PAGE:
The temporary ear would capture all sounds at its location: conversation, dogs barking, guards walking, doors opening/closing, gas lights humming, etc. It's problematic to run all those sounds through the player's head, or multiply each sound's volume by 2.

 

Even in the case of door leaning you certainly would hear the sounds of the room, you are actually in, in full volume too ...

 

No, you don't. The ear is moved to the other side of the door, so any sounds from the room you're in will be affected by sound occlusion through the door. Door-listening doesn't represent real life, but it's a simple solution.



#10 Judith

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Posted 17 September 2017 - 07:38 AM

But with the conversation going on, I think you don't want other distracting sounds to be put in the foreground, especially if there can be some AIs walking around or any emergent stuff happening, not to mention glitches. At least when it comes to important story cinematics, I'd rather have a full control over that via separate audio track played in 2d, sync'd with what is going on on-screen. It would take more work, sure, but it will also feel more seamless to the player. Btw. doesn't the cinematic camera use itself as point of hearing sound by default?



#11 grayman

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Posted 17 September 2017 - 07:50 AM

But with the conversation going on, I think you don't want other distracting sounds to be put in the foreground, especially if there can be some AIs walking around or any emergent stuff happening, not to mention glitches. At least when it comes to important story cinematics, I'd rather have a full control over that via separate audio track played in 2d, sync'd with what is going on on-screen. It would take more work, sure, but it will also feel more seamless to the player. Btw. doesn't the cinematic camera use itself as point of hearing sound by default?

 

The camera doesn't listen. That's why you have to move the player (and his ears) close enough to the scene to hear the sounds.

 

Don't strictly think of this as "listening to conversations".

 

Think of it as "hearing the sounds of the scene".

 

If there's a conversation in the scene, the player will be focused on that.

 

If you ever played "Somewhere Above the City", you'll have watched three scenes:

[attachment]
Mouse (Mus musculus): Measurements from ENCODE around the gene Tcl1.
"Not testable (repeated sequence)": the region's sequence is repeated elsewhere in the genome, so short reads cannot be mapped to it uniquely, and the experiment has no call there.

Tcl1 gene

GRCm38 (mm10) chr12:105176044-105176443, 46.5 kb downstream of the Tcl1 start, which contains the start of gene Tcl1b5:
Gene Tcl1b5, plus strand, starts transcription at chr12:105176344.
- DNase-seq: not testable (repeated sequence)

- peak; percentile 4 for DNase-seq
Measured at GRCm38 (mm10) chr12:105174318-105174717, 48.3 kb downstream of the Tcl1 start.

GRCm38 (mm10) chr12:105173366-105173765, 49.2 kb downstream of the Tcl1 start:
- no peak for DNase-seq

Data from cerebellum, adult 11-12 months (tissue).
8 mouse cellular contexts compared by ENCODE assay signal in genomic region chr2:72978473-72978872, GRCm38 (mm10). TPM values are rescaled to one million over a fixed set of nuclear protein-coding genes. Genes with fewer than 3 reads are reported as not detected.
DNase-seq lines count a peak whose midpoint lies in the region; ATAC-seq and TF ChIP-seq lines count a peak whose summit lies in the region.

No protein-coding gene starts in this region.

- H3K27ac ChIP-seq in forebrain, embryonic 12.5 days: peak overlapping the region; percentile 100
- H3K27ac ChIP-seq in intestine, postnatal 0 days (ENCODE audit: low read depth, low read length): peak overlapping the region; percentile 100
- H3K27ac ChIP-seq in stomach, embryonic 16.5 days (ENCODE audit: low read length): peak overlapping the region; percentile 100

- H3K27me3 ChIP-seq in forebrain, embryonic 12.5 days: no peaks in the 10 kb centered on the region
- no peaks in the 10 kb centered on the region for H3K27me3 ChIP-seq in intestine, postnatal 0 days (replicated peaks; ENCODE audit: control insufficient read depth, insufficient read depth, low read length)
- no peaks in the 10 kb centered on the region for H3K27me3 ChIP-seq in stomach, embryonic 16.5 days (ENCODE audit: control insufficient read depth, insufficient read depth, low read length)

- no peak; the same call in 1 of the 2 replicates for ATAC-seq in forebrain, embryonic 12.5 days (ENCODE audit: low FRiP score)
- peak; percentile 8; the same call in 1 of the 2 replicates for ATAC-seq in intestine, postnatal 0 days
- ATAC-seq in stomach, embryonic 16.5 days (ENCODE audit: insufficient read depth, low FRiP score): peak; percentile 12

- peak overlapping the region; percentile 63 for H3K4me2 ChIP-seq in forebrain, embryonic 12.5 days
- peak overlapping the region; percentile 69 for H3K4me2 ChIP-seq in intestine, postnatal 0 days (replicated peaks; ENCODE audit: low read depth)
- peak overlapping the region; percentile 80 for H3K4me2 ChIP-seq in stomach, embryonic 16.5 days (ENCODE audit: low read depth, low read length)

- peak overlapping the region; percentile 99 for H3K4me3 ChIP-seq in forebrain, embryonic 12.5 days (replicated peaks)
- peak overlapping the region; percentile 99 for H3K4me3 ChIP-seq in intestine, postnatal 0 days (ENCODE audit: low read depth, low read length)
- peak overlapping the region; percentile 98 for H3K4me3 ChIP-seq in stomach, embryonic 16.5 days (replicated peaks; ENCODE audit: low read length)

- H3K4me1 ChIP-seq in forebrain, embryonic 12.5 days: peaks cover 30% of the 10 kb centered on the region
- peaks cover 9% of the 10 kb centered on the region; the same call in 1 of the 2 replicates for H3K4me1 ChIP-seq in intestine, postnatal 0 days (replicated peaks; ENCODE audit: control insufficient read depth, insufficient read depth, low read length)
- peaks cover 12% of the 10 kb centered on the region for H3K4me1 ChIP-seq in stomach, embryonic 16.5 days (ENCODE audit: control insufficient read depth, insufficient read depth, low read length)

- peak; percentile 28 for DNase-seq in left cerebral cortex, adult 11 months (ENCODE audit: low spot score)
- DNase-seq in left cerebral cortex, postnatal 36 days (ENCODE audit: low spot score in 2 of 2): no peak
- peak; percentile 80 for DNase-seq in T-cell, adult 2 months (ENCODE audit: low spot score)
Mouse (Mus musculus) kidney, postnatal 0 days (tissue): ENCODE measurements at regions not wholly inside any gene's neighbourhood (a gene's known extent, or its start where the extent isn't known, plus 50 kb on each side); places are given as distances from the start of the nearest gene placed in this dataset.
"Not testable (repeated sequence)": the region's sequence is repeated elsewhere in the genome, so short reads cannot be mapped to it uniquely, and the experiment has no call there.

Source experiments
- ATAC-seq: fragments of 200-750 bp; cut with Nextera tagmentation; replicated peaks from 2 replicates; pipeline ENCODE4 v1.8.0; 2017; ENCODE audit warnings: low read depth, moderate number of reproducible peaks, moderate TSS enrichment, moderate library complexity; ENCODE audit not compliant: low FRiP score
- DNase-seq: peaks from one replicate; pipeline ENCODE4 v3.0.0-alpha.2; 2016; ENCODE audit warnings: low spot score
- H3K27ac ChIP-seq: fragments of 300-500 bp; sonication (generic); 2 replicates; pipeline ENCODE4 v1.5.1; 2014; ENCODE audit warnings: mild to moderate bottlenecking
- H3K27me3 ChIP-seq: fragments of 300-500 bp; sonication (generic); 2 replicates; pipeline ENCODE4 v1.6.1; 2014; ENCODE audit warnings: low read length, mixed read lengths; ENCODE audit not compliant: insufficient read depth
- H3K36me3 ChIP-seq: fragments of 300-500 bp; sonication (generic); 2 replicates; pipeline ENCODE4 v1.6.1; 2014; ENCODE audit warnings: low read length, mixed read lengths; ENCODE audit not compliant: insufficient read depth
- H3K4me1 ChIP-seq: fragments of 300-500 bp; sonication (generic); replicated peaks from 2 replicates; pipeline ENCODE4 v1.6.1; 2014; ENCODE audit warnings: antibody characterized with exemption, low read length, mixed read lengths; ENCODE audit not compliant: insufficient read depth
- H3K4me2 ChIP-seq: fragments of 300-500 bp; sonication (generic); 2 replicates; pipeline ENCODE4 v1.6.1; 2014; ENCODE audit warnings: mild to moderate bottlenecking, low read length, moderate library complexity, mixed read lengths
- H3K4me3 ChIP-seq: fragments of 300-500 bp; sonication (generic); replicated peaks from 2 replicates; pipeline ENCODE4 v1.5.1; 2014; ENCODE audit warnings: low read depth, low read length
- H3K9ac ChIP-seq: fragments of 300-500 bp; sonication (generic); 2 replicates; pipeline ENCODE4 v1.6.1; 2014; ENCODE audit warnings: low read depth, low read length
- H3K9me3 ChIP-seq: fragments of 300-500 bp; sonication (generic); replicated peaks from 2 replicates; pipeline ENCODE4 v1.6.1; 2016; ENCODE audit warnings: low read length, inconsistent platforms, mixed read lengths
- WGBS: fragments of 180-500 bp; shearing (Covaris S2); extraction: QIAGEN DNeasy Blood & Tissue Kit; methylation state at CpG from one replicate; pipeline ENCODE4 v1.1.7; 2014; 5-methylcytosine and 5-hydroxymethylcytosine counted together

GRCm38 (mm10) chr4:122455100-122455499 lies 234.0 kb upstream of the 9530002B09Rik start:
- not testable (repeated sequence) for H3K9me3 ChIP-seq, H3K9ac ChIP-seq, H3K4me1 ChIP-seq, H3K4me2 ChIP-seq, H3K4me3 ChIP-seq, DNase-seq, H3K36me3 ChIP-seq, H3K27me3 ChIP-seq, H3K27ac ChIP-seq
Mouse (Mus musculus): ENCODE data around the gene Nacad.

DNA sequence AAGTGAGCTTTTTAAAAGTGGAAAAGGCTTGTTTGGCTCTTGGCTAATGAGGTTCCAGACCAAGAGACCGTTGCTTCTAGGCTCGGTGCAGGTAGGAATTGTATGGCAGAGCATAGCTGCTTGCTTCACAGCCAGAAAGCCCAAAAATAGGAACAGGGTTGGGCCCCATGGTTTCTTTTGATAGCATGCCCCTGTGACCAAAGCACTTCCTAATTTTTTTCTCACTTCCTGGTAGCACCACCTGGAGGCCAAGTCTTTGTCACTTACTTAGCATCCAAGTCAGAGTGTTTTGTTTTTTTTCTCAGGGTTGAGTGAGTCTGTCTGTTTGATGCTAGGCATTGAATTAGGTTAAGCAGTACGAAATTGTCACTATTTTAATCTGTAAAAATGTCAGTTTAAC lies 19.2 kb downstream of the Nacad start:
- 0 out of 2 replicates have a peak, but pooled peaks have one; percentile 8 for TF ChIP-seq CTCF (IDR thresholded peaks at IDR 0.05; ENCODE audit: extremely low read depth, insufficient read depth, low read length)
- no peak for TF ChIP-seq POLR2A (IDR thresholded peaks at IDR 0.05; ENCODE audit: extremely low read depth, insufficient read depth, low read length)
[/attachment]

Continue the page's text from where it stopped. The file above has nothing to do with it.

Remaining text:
1 - a priest walking down a hallway, saying idle things, listening to dogs barking outside a window

 

2 - the same priest descending some stairs

 

3 - a builder guard lighting some candles, then talking to the priest after he arrives.

 

Only scene 3 has a conversation in it, but to hear the sounds in each scene, the player must be moved into each scene, obviously hidden from the view of the actors.



#12 Judith

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Posted 17 September 2017 - 08:42 AM

So, you have to use another entity along with the camera to make it receive sound: either attached or moving along the same path as camera? I'm not sold on the player ear idea, but that's what I'd take on first: having an option of such ear attached to the cinematic camera would simplify things a bit.



#13 grayman

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Posted 17 September 2017 - 09:34 AM

So, you have to use another entity along with the camera to make it receive sound: either attached or moving along the same path as camera? I'm not sold on the player ear idea, but that's what I'd take on first: having an option of such ear attached to the cinematic camera would simplify things a bit.

 

Yes, that's why I posted this thread: to get ideas from folks on how they'd use it in ways that aren't obvious to me.

 

Adding an ear to the camera would be useful. But we'd also want an ear that doesn't need to be part of a camera (such as might be used with a listening tube, or in cases that folks have yet to mention). If the latter exists, would it be easier to just bind it to the camera, rather than expand the camera's features by adding an ear? I won't know that until I experiment with both options.

 

I tend to think in terms of a movie set. The camera shoots the optics and separate mics around the set capture the sound.


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#14 nbohr1more

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Posted 17 September 2017 - 09:45 AM

Argh. I couldn't resist:

 


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#15 Judith

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Posted 17 September 2017 - 01:54 PM

I think most cameras in other engines, when used for in-game cutscenes, act like player's floating head, or like a noclip mode, so that would be useful. Not sure the ear would be used that often by itself, but it's always nice to have that option. If we're talking about film set, those should rather be microphones, but that approach gets complicated fast: can we have stereo/mono/dicrectional/omni/mid-side microphones, how many of them can we use simultaneously, etc., etc. I don’t think most people see it in those terms, and you need to know how to mic a film set to use these tools right.



#16 grayman

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Posted 17 September 2017 - 02:13 PM